Uncommon grad shoot locations

These three student photographers share some uncommon grad shoot locations they’ve previously explored.

Joel Koh


Rates*: From $100/h for minimum of 2h
Odd spot: Tuas Lalang Field

Last year, Joel Koh, 24, found himself on an unexpected hike in an isolated part of Singapore. The final-year student from the school of Humanities and Social Sciences spent 20 minutes trekking 1.5km along an empty road in Tuas to get to the convocation shoot location for his HSS seniors.

Amid the waist-high grass, Joel, who has been shooting freelance for two years, achieved the out-of-Singapore look he sought to capture.

But he recalled the experience to be unpleasantly prickly.

“Wear long pants and covered shoes if you shoot there,” he said. “

And bring a mat for sit-down shots.”

Photography tip: Get a reflector from Carousell for good lighting if you do not have a camera flash.

Gary Chia

Rates*: From $80/h
Odd spot: Chung Cheng High School (Main)

He does an average of five convocation shoots around the island a year, but Gary Chia, 23, got a 00’s throwback when he ended up in Chung Cheng High School (Main) last year. On a shoot for a group of Chung Cheng High-turned-NTU students, he snapped nostalgic shots around the school, from the main buildings to the school’s renowned Zhongzheng Lake.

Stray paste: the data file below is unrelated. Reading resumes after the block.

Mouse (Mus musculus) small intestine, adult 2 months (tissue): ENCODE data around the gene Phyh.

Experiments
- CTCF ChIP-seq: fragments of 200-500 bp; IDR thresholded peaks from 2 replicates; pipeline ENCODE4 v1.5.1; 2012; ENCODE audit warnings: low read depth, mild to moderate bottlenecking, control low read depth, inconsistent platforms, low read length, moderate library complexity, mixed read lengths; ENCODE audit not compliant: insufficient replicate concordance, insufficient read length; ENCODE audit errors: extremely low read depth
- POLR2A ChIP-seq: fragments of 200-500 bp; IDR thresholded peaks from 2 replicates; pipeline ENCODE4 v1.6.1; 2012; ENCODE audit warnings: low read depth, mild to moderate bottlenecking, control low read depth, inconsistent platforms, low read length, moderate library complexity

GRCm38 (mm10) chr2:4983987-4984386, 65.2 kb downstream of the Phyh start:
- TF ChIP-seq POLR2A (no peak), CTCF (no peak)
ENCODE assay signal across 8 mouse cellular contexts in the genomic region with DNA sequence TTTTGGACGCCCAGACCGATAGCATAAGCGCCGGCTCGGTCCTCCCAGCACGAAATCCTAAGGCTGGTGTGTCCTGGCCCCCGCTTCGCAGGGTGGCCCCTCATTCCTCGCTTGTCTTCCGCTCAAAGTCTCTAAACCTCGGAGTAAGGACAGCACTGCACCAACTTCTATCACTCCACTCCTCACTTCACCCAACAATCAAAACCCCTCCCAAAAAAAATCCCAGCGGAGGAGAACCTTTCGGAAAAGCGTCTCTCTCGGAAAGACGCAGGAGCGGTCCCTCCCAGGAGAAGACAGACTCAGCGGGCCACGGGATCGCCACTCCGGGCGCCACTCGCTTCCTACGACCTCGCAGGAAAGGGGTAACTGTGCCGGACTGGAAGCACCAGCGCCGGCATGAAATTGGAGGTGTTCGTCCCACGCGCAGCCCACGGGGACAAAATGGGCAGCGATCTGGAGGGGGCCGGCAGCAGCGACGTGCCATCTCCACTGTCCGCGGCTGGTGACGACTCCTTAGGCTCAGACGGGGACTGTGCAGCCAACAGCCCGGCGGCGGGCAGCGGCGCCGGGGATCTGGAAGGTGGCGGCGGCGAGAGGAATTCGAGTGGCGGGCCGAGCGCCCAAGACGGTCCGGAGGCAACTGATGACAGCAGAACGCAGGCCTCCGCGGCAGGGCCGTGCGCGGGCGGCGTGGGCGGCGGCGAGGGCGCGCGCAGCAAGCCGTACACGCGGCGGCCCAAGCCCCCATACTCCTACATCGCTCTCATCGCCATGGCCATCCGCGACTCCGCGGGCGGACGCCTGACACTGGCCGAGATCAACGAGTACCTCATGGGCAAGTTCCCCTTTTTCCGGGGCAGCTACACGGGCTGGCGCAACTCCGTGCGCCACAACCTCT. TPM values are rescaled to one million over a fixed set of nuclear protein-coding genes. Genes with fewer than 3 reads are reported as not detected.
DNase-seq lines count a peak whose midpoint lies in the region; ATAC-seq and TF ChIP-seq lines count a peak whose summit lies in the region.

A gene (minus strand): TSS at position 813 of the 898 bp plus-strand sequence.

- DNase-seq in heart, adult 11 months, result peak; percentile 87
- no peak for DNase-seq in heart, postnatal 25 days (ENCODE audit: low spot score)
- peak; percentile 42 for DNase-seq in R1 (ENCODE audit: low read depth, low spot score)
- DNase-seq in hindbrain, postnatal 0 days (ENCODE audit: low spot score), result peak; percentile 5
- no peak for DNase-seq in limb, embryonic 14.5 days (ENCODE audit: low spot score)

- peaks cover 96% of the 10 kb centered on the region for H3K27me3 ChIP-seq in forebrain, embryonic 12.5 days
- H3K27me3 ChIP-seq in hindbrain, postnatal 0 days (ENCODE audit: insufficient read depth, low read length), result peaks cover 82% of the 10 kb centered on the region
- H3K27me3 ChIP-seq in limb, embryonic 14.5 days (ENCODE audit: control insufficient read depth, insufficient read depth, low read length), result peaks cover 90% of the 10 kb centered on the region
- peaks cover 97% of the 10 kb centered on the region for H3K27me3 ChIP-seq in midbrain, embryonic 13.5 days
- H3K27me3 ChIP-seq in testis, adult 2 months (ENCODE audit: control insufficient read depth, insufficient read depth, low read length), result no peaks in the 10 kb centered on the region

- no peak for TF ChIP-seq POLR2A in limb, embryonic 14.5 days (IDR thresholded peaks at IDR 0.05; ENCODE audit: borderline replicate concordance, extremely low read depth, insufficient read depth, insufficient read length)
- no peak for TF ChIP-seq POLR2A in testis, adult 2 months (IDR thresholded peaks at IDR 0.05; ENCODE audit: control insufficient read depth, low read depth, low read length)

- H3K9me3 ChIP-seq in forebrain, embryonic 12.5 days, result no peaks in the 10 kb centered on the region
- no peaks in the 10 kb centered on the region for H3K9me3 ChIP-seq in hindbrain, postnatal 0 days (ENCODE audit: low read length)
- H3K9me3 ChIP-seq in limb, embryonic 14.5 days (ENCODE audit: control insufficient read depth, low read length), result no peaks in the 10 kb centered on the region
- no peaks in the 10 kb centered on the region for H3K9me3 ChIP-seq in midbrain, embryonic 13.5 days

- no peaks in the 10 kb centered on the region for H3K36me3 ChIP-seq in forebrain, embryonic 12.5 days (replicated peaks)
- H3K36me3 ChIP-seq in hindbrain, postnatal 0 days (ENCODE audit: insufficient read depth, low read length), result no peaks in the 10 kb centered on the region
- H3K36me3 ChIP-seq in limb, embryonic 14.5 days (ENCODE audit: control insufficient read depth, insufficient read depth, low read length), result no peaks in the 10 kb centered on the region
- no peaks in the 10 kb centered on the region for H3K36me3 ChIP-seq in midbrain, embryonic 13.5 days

His biggest surprise of the day? Realising how photogenic the school is.

“There are opportunities for a lot of different settings — you can have indoor, outdoor, nature, and buildings shots.”

Photography Tip: Set the camera to the lowest aperture setting. It separates the subject from the background so the former looks better, no matter how bizarre the location.

Paris Chia

Rates*: From $150/h for the first 2h and $50/h thereafter
Odd spot: People’s Park Complex, Chinatown

Having done convocation shoots for two years, Paris Chia, 25, hasn’t come across any strange requests just yet.But the final-year student from the School of Humanities and Social Sciences is keen on one day shooting blue-robed graduates at the rooftop of the People’s Park Complex in Chinatown, a place he describes as a “good mix of heartland and CBD”.

For an even more exclusive outcome, Paris recommends checking out Taman Jurong’s Diamond Building and Dakota Crescent — the former for its symmetrical, old-school look, and the latter for its 1950s architecture, soon to be paved away for redevelopment.

Photography Tip: Don’t be afraid to go all out and bring props like balloons, school bears, windmills and umbrellas.